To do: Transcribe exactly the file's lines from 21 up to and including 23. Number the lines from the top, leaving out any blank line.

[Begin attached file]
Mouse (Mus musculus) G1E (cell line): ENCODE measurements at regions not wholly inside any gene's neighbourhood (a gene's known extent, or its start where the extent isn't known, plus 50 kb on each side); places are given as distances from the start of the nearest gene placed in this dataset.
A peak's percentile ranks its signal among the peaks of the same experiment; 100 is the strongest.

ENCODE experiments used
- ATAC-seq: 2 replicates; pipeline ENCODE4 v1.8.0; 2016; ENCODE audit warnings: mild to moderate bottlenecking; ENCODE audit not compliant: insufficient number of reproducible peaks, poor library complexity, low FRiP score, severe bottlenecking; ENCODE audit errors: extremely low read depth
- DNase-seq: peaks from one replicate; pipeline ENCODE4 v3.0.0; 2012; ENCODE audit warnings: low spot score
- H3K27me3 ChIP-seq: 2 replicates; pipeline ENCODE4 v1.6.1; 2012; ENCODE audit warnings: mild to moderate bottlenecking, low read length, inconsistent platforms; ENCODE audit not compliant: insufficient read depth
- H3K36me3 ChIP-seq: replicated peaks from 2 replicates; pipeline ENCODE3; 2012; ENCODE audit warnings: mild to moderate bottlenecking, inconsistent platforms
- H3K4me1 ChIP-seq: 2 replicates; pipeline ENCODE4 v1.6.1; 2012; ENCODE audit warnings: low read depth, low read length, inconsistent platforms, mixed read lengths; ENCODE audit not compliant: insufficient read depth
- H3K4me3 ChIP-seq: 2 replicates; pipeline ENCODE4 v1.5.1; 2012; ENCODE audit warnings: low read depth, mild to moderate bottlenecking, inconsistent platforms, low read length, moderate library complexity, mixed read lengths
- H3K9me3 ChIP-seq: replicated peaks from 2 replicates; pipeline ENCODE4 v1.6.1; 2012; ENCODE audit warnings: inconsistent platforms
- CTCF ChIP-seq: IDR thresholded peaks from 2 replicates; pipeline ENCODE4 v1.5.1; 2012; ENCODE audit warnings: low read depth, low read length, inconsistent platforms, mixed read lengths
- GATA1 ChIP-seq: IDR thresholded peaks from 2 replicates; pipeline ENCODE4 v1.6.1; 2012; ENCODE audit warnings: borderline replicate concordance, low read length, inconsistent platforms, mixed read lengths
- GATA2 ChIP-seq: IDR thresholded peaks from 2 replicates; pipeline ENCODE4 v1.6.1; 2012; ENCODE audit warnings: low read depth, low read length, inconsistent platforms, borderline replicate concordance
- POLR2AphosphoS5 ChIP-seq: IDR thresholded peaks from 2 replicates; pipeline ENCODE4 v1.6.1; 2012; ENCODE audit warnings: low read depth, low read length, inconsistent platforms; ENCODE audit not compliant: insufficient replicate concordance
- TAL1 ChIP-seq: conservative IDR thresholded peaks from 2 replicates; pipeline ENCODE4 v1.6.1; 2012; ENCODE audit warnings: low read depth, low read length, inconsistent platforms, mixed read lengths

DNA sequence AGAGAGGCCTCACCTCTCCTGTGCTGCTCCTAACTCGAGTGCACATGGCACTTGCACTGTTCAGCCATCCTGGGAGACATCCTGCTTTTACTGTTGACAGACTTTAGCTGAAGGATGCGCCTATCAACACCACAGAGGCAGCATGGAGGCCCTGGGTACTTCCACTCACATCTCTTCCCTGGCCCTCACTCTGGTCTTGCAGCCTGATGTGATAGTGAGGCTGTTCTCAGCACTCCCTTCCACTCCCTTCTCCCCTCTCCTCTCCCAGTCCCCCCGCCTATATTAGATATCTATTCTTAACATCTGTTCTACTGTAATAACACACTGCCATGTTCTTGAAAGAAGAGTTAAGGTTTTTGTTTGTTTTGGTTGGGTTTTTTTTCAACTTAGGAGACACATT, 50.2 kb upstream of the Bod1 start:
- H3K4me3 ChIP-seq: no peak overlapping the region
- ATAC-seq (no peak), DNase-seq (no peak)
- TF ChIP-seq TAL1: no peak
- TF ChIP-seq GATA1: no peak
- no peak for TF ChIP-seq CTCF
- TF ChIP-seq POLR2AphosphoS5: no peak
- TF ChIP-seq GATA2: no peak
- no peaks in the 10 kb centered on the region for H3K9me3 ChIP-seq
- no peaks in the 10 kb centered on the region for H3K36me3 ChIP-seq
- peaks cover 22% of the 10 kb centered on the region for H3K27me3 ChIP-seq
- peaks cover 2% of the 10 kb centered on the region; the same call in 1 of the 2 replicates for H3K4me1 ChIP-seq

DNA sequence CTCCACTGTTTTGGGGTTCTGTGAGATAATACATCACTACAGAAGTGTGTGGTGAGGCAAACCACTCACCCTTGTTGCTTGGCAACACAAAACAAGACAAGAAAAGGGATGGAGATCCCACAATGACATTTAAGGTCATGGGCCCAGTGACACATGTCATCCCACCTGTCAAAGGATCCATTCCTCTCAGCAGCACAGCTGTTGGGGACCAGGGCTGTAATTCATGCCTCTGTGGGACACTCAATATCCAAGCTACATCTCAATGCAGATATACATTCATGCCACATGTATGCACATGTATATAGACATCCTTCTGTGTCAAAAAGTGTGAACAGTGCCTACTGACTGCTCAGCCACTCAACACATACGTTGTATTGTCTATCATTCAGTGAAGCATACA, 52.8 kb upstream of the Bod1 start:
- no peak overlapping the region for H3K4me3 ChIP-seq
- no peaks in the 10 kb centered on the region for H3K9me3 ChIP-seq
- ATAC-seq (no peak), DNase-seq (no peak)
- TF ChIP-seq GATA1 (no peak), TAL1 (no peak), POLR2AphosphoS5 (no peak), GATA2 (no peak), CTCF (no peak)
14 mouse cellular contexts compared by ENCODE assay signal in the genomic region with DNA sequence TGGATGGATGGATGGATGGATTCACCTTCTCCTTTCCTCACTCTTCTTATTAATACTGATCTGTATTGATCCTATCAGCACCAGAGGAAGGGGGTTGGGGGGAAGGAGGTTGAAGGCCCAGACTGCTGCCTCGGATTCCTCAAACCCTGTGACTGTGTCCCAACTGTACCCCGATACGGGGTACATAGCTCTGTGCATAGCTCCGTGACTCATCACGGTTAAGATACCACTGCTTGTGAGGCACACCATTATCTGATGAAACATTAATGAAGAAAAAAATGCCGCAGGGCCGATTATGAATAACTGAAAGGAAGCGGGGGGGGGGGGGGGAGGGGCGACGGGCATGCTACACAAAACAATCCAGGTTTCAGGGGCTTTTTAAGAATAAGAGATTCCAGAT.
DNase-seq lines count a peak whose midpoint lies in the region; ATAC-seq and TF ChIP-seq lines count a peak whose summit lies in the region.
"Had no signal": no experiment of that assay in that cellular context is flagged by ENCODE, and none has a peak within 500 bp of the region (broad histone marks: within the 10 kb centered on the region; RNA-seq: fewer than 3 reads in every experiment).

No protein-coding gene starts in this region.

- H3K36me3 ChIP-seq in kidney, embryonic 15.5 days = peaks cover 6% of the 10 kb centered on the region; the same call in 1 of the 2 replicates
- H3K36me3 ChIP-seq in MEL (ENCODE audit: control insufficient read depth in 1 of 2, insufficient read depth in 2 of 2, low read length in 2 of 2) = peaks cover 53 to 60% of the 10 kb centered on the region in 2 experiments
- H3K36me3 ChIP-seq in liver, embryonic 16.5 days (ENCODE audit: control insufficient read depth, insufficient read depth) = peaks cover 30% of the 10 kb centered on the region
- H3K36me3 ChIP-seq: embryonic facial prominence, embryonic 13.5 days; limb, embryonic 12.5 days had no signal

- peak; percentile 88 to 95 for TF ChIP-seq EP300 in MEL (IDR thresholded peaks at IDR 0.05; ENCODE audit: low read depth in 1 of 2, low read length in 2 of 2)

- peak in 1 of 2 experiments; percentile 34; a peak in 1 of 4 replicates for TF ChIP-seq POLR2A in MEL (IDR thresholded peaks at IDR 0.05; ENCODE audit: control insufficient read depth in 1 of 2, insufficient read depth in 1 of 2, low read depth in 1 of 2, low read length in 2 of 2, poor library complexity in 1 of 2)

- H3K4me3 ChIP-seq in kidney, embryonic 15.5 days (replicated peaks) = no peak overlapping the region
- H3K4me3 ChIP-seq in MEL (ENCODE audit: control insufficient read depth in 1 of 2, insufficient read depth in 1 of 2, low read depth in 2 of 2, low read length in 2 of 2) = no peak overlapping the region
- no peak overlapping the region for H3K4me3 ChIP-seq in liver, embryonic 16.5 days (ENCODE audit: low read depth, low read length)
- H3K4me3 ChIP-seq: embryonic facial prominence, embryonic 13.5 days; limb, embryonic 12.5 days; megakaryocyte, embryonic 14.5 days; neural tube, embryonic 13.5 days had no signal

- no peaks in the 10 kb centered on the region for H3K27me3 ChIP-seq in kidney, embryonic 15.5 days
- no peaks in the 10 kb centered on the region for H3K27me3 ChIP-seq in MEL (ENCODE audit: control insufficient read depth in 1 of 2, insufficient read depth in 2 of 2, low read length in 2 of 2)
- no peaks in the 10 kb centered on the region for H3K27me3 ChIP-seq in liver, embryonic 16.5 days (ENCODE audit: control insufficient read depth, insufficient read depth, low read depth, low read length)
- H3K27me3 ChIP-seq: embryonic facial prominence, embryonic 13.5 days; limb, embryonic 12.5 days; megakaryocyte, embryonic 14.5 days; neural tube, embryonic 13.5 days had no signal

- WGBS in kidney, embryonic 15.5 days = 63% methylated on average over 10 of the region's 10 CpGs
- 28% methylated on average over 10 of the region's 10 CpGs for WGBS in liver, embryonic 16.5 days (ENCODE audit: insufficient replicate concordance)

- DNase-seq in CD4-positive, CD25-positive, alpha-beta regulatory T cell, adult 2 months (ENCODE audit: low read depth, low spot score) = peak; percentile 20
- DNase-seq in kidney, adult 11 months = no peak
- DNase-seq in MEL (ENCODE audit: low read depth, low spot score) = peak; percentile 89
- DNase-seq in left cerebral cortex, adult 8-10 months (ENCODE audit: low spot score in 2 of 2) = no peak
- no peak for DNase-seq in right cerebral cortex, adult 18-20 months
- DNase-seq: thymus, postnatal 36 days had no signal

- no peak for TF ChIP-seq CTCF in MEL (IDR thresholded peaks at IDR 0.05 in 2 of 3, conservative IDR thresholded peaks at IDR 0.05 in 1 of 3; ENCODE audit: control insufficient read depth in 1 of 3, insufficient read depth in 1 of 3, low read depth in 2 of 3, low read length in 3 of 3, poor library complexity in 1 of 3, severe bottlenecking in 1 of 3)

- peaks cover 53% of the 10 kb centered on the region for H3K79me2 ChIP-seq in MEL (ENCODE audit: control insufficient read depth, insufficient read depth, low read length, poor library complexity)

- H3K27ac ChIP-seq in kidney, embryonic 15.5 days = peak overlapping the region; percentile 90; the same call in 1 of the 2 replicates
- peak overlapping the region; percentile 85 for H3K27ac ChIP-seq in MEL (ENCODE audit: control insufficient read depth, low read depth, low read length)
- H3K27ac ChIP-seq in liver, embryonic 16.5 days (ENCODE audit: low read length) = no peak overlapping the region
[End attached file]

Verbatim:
- no peak for TF ChIP-seq CTCF
- TF ChIP-seq POLR2AphosphoS5: no peak
- TF ChIP-seq GATA2: no peak